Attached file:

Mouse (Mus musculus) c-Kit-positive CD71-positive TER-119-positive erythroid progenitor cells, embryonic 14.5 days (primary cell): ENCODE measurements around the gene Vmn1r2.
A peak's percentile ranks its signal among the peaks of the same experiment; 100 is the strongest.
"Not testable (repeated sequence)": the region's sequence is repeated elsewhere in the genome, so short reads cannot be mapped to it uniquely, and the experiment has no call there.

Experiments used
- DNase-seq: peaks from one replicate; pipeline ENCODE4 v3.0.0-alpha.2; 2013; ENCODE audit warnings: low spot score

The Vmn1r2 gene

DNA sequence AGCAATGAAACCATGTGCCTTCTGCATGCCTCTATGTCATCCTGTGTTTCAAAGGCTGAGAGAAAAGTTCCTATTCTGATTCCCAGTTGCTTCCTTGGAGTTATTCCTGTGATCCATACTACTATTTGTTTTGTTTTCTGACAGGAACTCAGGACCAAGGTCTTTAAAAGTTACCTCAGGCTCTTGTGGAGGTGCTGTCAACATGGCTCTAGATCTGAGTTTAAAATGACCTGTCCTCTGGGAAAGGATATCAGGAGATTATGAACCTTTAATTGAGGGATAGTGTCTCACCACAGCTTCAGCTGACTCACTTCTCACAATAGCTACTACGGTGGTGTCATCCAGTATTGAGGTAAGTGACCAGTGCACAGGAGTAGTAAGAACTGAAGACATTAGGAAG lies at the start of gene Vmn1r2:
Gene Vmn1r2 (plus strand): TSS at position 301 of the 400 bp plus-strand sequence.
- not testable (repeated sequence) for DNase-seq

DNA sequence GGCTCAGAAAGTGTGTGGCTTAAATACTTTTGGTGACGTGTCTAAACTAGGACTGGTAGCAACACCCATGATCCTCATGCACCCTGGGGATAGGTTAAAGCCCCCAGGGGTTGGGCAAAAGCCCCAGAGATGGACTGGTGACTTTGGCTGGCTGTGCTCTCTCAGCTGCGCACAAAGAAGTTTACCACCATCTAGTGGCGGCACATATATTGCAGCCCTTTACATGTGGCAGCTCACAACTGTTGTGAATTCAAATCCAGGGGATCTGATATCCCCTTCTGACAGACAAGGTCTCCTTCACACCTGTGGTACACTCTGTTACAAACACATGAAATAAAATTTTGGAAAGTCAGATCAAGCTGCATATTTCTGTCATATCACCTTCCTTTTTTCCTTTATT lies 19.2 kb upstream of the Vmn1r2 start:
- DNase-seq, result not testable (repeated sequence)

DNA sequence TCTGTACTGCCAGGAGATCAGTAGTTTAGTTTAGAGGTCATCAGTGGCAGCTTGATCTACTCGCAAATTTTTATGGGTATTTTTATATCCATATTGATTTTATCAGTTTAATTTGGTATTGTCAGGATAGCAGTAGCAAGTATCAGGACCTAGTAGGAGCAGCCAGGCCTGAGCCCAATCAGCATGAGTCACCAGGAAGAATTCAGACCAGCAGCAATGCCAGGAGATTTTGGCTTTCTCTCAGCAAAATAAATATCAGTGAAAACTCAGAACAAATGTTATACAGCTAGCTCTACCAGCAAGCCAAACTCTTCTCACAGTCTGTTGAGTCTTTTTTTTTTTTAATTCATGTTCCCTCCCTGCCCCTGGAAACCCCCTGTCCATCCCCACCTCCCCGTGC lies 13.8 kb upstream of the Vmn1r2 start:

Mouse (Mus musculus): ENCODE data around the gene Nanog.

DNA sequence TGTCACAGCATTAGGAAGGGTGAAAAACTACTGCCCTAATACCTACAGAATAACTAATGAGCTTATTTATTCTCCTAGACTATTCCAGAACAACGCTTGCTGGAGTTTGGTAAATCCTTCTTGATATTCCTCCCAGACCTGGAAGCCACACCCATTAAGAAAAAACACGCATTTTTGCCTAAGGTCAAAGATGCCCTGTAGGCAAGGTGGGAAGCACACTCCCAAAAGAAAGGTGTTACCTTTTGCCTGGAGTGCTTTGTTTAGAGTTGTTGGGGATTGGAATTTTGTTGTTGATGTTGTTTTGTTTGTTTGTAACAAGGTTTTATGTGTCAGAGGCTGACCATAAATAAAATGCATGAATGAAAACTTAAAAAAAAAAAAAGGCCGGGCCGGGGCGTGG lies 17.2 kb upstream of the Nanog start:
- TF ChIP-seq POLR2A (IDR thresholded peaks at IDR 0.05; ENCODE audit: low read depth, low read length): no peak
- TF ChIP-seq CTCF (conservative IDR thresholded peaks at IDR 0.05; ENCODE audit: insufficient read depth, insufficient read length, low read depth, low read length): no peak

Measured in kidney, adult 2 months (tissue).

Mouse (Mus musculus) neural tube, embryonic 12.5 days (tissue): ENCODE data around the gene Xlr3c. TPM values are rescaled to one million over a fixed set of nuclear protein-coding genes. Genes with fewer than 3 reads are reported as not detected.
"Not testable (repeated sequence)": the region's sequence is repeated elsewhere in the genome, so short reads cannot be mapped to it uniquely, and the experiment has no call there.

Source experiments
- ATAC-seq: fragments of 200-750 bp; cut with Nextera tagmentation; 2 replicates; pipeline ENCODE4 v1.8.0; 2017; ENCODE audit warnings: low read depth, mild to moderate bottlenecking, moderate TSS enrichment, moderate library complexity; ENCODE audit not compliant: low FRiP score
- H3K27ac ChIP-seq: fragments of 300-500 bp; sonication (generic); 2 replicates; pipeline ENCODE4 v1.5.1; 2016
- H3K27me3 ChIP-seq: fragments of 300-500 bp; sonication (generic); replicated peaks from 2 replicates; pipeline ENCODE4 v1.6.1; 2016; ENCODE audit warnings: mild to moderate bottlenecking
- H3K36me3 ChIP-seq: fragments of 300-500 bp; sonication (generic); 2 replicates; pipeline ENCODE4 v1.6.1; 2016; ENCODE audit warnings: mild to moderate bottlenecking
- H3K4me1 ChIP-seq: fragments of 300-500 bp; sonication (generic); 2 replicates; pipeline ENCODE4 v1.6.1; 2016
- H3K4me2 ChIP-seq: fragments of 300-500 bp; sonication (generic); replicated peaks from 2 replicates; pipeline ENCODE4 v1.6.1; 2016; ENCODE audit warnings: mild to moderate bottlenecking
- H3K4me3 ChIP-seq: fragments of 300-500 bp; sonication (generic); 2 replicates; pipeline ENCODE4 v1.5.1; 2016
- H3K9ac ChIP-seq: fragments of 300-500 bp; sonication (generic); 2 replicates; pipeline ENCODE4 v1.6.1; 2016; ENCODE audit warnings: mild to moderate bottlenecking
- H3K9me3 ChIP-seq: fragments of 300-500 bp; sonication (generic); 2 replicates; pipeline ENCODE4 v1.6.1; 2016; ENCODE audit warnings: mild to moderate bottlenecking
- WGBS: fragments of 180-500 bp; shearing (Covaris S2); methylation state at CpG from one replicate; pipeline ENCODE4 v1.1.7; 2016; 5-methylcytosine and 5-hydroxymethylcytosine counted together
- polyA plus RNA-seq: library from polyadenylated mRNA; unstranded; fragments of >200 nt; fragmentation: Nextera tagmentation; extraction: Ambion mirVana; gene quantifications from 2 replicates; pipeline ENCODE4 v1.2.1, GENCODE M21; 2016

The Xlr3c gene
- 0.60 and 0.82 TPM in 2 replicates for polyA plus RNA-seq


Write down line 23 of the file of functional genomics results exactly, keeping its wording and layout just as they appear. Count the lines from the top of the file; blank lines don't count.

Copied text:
- H3K27me3 ChIP-seq: fragments of 300-500 bp; sonication (generic); replicated peaks from 2 replicates; pipeline ENCODE4 v1.6.1; 2016; ENCODE audit warnings: mild to moderate bottlenecking